White St. Louis woman who blocked black neighbor from entering apartment building is fired

A white woman who was captured on video trying to block a black neighbor from entering their apartment building in Missouri has been fired.

The interaction between Hilary Brooke Mueller and D'Arreion Toles took place on Friday in St. Louis, according to The New York Times. Toles posted three videos of the encounter to his Facebook page on Sunday, writing that this is what it's like to come home and be "a Black man in America."

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Mueller, as identified by The Times, is seen and heard asking Toles if he lives in the downtown luxury loft building. As Mueller seemingly blocks him from entering, Toles tells the woman: "You're blocking me, and I live here." The woman responds that it's her building.

Mueller, who can be seen walking her dog throughout the interview, asks Toles in which unit he lives and replies that she's "uncomfortable" while continuing to block him from entering.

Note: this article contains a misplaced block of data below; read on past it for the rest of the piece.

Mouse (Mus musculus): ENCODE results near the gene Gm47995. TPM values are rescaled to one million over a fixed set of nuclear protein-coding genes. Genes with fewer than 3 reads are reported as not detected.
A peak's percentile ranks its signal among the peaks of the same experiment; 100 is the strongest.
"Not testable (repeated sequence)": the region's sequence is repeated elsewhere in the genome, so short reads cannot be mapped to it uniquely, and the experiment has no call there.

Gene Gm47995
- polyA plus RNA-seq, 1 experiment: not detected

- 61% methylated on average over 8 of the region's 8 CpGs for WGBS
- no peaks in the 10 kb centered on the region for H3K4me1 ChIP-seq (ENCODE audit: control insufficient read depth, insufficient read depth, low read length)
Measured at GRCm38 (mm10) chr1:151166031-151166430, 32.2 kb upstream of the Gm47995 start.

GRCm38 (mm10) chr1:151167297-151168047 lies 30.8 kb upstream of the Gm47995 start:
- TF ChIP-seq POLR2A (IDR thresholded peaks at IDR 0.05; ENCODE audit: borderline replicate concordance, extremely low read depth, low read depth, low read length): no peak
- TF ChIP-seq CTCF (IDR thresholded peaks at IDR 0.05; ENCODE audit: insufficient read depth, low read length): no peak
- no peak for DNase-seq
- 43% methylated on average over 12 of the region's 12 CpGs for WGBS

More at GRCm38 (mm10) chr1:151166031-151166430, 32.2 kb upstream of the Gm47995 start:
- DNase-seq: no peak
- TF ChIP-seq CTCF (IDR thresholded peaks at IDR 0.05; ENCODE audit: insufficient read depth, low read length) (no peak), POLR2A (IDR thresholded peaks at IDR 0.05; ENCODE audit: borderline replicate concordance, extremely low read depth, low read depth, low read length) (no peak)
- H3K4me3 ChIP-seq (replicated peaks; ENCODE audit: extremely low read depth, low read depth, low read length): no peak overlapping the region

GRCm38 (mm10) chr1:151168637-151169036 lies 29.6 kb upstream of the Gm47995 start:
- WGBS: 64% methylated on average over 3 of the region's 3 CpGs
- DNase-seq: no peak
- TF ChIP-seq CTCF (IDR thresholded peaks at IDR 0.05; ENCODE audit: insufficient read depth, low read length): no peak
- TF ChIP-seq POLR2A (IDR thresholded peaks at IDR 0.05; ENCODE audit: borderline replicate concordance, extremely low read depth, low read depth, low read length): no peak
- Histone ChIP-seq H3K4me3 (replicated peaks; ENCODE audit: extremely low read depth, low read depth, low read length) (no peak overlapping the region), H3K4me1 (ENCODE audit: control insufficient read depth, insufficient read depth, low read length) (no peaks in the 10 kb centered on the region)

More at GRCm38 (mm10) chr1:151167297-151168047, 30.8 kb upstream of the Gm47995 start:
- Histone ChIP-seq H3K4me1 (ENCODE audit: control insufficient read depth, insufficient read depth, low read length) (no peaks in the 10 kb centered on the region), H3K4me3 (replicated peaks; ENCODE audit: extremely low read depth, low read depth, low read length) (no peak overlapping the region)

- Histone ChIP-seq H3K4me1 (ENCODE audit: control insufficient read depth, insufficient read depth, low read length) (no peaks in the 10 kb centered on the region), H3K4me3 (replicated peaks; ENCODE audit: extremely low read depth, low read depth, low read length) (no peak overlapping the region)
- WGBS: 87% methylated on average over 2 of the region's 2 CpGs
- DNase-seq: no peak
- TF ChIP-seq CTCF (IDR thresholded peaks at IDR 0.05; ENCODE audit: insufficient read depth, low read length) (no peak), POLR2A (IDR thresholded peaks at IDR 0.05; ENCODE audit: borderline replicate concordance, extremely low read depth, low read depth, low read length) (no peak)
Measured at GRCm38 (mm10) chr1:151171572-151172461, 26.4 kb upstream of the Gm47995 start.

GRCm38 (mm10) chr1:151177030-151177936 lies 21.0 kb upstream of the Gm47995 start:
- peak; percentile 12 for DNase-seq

The two continue to go back and forth, with Toles accusing the woman of touching him. "I'm not in any way doing anything outside of letting my dog go to the bathroom," Mueller is heard saying.

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"Ma'am, you're not security, you're not the property manager, you're not (inaudible)," Toles tells the woman, who says, "OK, but I live here." She continually asks where his key fob is.

Eventually, Toles moves past the woman while she's heard yelling, "Are you kidding me? ... Where are you going?"

"I'm not being rude, I'm not being disrespectful. You walked into a building that I was taking my dog out, and pushed your way in," Mueller says, asking who he knows in the building before claiming that she would follow him.

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Toles wrote that roughly 30 minutes after the encounter, police knocked on his door. He said Mueller called the authorities on him for entering his own apartment.

Mueller's employer, property management company Tribeca-STL, said it found the interaction "disturbing," adding that the company won't "stand for racism or racial profiling."

The confrontation is the latest in a string incident in which white people have called the police on black people for seemingly innocuous activities.

Last week in Brooklyn, New York, a white woman accused a 9-year-old black boy of sexually assaulting her in a deli, but later walked back the claim. And in Georgia, a white woman called police on a black man who was babysitting two white children.

The Associated Press contributed to this report.